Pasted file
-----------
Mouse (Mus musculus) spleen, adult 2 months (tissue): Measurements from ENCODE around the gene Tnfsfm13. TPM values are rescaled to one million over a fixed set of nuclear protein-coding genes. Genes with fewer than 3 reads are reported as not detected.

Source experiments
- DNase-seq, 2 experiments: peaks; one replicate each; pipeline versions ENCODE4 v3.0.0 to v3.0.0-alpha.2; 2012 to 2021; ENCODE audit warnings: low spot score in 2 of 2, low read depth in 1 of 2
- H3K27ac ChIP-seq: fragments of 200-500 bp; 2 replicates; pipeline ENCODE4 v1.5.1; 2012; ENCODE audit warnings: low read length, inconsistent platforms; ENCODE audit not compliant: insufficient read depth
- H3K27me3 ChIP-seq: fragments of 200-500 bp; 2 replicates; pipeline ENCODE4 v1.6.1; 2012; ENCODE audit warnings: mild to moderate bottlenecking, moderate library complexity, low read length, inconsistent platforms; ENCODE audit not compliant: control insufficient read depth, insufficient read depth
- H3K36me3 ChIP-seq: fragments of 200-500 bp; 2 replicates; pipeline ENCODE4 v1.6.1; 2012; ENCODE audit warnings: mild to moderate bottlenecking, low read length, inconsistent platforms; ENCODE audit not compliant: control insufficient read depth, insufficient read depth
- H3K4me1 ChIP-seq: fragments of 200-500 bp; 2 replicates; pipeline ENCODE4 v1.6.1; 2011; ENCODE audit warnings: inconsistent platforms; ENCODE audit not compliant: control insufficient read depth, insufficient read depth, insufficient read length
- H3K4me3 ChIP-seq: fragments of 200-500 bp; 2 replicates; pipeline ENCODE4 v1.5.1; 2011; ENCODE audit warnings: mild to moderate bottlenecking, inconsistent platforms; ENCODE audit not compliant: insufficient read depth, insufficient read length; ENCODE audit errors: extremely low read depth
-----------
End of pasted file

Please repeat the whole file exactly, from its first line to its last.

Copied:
Mouse (Mus musculus) spleen, adult 2 months (tissue): Measurements from ENCODE around the gene Tnfsfm13. TPM values are rescaled to one million over a fixed set of nuclear protein-coding genes. Genes with fewer than 3 reads are reported as not detected.

Source experiments
- DNase-seq, 2 experiments: peaks; one replicate each; pipeline versions ENCODE4 v3.0.0 to v3.0.0-alpha.2; 2012 to 2021; ENCODE audit warnings: low spot score in 2 of 2, low read depth in 1 of 2
- H3K27ac ChIP-seq: fragments of 200-500 bp; 2 replicates; pipeline ENCODE4 v1.5.1; 2012; ENCODE audit warnings: low read length, inconsistent platforms; ENCODE audit not compliant: insufficient read depth
- H3K27me3 ChIP-seq: fragments of 200-500 bp; 2 replicates; pipeline ENCODE4 v1.6.1; 2012; ENCODE audit warnings: mild to moderate bottlenecking, moderate library complexity, low read length, inconsistent platforms; ENCODE audit not compliant: control insufficient read depth, insufficient read depth
- H3K36me3 ChIP-seq: fragments of 200-500 bp; 2 replicates; pipeline ENCODE4 v1.6.1; 2012; ENCODE audit warnings: mild to moderate bottlenecking, low read length, inconsistent platforms; ENCODE audit not compliant: control insufficient read depth, insufficient read depth
- H3K4me1 ChIP-seq: fragments of 200-500 bp; 2 replicates; pipeline ENCODE4 v1.6.1; 2011; ENCODE audit warnings: inconsistent platforms; ENCODE audit not compliant: control insufficient read depth, insufficient read depth, insufficient read length
- H3K4me3 ChIP-seq: fragments of 200-500 bp; 2 replicates; pipeline ENCODE4 v1.5.1; 2011; ENCODE audit warnings: mild to moderate bottlenecking, inconsistent platforms; ENCODE audit not compliant: insufficient read depth, insufficient read length; ENCODE audit errors: extremely low read depth